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Author Archive | Don Hawkins

See You Next Year!

1985 to 2015

1985 to 2015

As we were reminded at the registration desk, this was the 30th anniversary of CIL.  Like the previous ones, it was a great conference.  I attended lots of interesting and educational sessions on subjects like:

  • MOOCs and their effects on libraries
  • Makerspaces
  • 3D printers in libraries
  • Bibliometrics–a subject near and dear to my heart dating back to my initial experiments when I was working in the AT&T Bell Laboratories Library Network in the 1970s and 1980s.  (Many searchers should be able to turn up a couple of papers that I wrote on the subject.)
  • New uses of social media in libraries
  • E-books
  • Graph searching
  • Personas

… And the list goes on!

Of course, there was the usual Exhibit Hall, and it seemed to have more exhibitors and be better attended this year that in the past couple of years–no doubt a reflection in the improving economy.  I had fun in the Exhibit Hall participating again in another ITI Author Book Signing (couldn’t resist getting that in!).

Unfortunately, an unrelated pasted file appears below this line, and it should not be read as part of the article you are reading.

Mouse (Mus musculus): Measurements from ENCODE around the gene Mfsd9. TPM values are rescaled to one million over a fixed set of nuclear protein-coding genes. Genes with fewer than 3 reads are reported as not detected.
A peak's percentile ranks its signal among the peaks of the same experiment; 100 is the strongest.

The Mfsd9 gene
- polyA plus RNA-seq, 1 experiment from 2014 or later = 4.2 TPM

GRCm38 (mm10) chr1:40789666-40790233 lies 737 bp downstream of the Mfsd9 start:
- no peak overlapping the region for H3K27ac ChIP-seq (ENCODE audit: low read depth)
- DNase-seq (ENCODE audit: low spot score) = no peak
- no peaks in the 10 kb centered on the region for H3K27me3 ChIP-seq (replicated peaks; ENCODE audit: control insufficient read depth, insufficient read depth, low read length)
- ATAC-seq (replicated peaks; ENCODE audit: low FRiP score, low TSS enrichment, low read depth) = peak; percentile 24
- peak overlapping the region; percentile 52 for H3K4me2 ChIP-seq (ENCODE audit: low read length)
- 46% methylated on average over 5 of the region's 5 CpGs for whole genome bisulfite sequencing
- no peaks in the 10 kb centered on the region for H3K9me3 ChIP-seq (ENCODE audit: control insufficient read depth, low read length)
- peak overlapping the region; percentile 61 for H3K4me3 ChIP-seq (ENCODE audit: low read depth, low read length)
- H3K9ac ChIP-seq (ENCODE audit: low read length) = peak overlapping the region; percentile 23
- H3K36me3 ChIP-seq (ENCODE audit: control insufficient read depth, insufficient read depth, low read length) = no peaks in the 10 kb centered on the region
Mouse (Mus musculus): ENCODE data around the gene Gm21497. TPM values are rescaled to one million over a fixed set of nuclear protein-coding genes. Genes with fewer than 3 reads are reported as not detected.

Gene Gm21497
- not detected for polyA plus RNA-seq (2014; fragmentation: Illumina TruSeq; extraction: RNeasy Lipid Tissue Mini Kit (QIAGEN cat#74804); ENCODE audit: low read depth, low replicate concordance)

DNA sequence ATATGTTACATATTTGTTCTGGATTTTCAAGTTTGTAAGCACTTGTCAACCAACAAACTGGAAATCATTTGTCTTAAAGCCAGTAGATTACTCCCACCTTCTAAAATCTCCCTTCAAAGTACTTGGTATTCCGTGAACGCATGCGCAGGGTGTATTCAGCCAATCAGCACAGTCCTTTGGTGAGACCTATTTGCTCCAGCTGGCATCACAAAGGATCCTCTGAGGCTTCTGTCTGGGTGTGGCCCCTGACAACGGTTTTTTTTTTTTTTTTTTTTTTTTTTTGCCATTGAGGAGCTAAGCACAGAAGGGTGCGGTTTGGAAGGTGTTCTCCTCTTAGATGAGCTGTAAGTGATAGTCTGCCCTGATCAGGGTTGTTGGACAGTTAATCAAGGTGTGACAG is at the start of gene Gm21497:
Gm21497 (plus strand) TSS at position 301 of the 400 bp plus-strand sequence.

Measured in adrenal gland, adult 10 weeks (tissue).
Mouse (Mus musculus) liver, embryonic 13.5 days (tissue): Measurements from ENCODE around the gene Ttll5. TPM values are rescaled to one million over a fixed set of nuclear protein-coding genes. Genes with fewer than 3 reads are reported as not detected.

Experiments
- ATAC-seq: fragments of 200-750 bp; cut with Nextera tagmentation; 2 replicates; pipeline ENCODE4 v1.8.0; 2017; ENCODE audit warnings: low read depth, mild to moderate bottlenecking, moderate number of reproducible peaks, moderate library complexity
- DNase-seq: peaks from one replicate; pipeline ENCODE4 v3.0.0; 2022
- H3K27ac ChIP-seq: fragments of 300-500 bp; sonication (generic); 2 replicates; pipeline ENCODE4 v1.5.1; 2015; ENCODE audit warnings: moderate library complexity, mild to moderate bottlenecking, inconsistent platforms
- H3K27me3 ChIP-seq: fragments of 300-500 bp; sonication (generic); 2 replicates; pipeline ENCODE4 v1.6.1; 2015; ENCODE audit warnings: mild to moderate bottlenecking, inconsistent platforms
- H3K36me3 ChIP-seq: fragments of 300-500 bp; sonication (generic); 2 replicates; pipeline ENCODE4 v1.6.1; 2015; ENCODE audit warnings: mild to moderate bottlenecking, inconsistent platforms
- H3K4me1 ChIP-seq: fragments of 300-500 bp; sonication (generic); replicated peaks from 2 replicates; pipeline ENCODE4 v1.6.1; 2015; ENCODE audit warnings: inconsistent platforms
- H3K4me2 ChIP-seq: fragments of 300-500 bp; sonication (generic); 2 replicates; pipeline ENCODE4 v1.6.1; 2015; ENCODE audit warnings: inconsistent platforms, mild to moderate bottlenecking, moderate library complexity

Kudos to Jane Dysart and her team of organizers for coming up with another winner!

So as CIL enters its 4th decade, what will we find?  You will just have to come back next year to find out.  The place is the same–the Washington Hilton. Here are the dates–mark your calendars now!

2016 Dates

Will I see you there?

Don Hawkins
Conference Blogger

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Data-Driven Decision Making: Using Bibliometrics for Collection Analysis

Stacy Bruss

Stacy Bruss

Stacy Bruss, Reference Librarian at the National Institute of Science and Technology (NIST), described how she used bibliometric analysis in the NIST library to develop the collection. (The conference website contains supplementary material with details of Bruss’s methods and sample outputs.)

Annual Collection Study Methodology

Annual Collection Impact Study Methodology

The annual collection impact study examines cited references and NIST publication authors to measure the impact of the collection.  Doing this manually used to take 5 librarians a month. Now, using bibliometric analyses, it takes Bruss only 16 hours. Here are the key fields measured (for journals–books are not a focus of the NIST collection):

Study Output

Study Output

Here are the study findings and outcomes:

Study Output and Findings

Study Output and Findings

Study Outcomes

Study Outcomes